Water the color of potatoes lapped at Sippi Morris' armpits as he sat helpless, his swamp buggy trapped in a gaping pothole in the bottom of the canal. It had snared him only 20 yards past the starting line. His weeks of painstaking tuning and tinkering had been wasted.
Year after year Sippi Morris has become mired in the same spot on the swamp-buggy racecourse in Naples, Fla. The filthy water washes through his garage clothes and chunks of mud splatter his whiskey face. This time Sippi's engine had been drowned out, as the buggy drivers say, despite a rigging of tiny bottles and tubes that Sippi invented just to head off this very disaster. "Where'n hell the water come from?" he puzzled as he waited for the rescue tractor to tow him out. Later, Sippi would blame his aborted effort on poor driving: "Went out with a woman last night 'n' she got me tight."
A stark blue February sky hung over the annual winter races at the Mile o' Mud, a scrubby 40-acre plot on the edge of the Everglades. But a breeze from the Gulf of Mexico blew away the mosquitoes, and the only drivers or mechanics perspiring were those who had not fully recovered from the booze they had consumed right there at campfires the previous night.
It was in the second heat for six- and eight-cylinder engines that 69-year-old Sippi Morris had challenged the strong-armed young crackers, who in many cases surely had spent their last dollar building grotesque contraptions 18 and 20 feet long that could slosh through water up to six feet deep, rise with a mighty groan from immense potholes and tear angrily around yawning curves, their drivers desperate to qualify for the feature race, whose winner would be crowned, yes, Swamp-Buggy King! They had slaved for a month and more over raucous engines in their yards, quitting only when a voice called out from a police cruiser, "Jeez, Chester! Cut that damn thing off!" No blueprints guided their efforts. They began, most of them, by scouring junkyards for a frame that captured their fancy. The rest spilled from their imagination. One rangy, bare-chested driver named Jim Emfinger explained, "Y' jest start dippin' in your checkbook, and your old lady goes t' screamin'." At a cost of almost $4,000, Emfinger, a laboring man, had been building and rebuilding his buggy for three years and expected that he never would be finished. Why, then, does he bother? "Lack o' good sense, more'n anything else."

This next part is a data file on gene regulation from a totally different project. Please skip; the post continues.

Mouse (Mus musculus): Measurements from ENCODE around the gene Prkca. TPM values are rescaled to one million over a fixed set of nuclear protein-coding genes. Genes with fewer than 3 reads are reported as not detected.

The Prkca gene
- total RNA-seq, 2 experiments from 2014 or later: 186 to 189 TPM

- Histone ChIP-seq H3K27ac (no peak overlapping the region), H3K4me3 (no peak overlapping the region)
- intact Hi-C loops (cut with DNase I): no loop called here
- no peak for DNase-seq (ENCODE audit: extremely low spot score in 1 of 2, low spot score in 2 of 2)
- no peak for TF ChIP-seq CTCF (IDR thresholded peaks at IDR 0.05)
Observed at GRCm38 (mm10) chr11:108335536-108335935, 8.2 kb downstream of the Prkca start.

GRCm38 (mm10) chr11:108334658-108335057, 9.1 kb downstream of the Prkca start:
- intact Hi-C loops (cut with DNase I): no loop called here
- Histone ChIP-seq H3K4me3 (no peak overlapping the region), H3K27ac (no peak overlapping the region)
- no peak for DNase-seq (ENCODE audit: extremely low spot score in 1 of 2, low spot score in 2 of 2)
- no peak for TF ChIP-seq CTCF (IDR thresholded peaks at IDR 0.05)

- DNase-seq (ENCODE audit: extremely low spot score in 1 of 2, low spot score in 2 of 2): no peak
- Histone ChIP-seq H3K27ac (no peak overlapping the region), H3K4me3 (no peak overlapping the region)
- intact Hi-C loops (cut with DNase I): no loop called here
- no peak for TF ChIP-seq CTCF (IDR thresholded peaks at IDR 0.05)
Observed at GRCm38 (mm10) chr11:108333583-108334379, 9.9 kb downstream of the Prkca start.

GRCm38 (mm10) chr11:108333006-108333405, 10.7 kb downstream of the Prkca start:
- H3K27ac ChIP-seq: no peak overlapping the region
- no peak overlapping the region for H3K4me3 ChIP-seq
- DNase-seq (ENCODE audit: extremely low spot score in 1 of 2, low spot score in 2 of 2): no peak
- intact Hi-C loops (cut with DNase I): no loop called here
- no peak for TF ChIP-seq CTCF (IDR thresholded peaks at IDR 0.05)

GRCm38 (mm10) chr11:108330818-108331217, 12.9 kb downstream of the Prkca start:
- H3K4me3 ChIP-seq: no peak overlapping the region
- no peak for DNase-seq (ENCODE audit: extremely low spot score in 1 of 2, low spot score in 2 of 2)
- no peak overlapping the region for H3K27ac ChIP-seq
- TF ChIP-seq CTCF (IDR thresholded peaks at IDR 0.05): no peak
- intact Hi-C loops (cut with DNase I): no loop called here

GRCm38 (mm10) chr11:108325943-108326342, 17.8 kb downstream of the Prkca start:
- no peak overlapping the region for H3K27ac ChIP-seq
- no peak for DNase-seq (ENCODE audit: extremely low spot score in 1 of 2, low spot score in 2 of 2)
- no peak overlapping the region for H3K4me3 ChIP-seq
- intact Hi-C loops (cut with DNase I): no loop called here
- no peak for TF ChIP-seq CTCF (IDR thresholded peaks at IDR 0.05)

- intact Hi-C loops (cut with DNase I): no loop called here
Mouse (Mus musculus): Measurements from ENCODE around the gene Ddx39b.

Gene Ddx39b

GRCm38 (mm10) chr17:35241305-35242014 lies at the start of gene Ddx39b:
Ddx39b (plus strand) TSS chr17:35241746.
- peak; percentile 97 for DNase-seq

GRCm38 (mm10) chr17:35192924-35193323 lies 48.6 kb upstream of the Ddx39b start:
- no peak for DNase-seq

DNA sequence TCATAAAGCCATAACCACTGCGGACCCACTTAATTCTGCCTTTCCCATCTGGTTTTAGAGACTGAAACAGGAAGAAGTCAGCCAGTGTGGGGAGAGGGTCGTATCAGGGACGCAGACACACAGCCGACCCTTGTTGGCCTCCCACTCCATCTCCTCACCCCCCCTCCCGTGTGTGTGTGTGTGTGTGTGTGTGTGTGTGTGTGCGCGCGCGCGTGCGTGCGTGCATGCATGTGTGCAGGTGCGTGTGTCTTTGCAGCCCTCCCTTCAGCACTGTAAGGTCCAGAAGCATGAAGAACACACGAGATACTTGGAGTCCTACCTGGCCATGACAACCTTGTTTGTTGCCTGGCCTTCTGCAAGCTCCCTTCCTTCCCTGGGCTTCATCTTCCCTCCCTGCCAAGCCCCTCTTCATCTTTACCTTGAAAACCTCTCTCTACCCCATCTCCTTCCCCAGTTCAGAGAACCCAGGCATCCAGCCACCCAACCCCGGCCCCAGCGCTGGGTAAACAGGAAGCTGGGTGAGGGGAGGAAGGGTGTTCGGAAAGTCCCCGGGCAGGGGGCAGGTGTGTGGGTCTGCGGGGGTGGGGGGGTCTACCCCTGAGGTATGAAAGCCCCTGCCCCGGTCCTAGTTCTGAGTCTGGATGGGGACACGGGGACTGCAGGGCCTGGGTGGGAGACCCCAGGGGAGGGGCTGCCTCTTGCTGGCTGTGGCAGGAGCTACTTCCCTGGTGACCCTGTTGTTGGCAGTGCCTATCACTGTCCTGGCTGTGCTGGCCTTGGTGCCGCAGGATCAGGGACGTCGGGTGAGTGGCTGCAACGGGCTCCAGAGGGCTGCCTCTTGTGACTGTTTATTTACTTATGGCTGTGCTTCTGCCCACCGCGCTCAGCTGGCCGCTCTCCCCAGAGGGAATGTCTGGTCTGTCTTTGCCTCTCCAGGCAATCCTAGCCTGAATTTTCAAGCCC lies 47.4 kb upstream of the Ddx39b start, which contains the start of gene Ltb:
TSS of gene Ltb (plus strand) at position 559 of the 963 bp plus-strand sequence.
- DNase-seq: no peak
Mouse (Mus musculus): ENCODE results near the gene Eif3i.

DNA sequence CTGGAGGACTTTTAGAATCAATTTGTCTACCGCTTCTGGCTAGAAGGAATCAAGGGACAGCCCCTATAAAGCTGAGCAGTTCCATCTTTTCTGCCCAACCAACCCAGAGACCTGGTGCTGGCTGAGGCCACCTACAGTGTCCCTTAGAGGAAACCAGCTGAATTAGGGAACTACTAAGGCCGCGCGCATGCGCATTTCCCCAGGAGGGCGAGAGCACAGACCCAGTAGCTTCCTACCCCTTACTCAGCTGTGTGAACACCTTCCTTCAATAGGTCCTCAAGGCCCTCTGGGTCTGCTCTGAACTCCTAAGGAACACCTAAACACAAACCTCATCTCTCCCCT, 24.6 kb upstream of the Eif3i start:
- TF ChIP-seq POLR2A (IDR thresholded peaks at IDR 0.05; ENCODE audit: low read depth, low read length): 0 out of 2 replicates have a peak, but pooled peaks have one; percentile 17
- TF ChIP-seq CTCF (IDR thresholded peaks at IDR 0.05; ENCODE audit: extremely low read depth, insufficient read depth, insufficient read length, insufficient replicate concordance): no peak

February 5, 1973
The prize money is puny, and there are only three racing days a year—two in Naples and one in Fort Myers. Leonard Chesser, a carpenter and for the past two years the reigning king, won $1,300 in the 1971 Naples fall races after having put $1,600 into his motor. "You don't do it for the money," says Chesser.
Milton Morris, called Sippi because he sprang from Mississippi, personified this amateur spirit when on this February day he first appeared wheeling his buggy into place at the starting line. Unlike the others, he was not from the proletariat. He had managed a Florida territory for Firestone, then retired to a home in Coral Gables ("right behind Claude Pepper," who presumably hurls shoes from his bedroom window when Sippi is tuning his buggy) and in restless retirement had taken to selling real estate, some of it swamp. "Waterfront is what we call it," he said. Which is how he found out about buggy racing. In the 23 years since, Sippi had never won, yet he persevered at the Mile o' Mud. As the years passed, the crackers stood up their buggies on five-foot tractor wheels and built them larger, wilder, more powerful and outlandish. Parked in the pits, the 44 machines in the held made one's senses reel. The freewheeling shapes—monster grasshoppers, brontosaur skeletons, mammoth coffins, outsized kayaks, flying saucers, giant serving trays—had been created from equipment gotten from junkyard scavenging and supply houses. There were improbable elements: plastic pipe, builder's steel, aircraft tubing, plywood, a distributor enclosed in an ammunition box, beer kegs serving as gas tanks, paint buckets and bedroom waste-baskets for exhausts, plumber's weights bolted down for front-end balance, and, on one buggy, baling wire thoughtfully mounted on the rear for mid-race emergencies. Splashed on in bold paint were the names: Supergator, Phantom 309, Water Witch, Hound Dog, Dragon Wagon, Dirt Dauber and Husier (as in Hoosier?). Two of the buggies—call any of them a car and you earn a sharp glance—bore in addition stickers advertising "Wallace Country." Sippi Morris, however, had named his buggy The Coach of Many Colors. Half the size of the others, it was a tidy red and white wooden machine vaguely resembling a buckboard, in which Sippi in another time might have taken a young lady to church.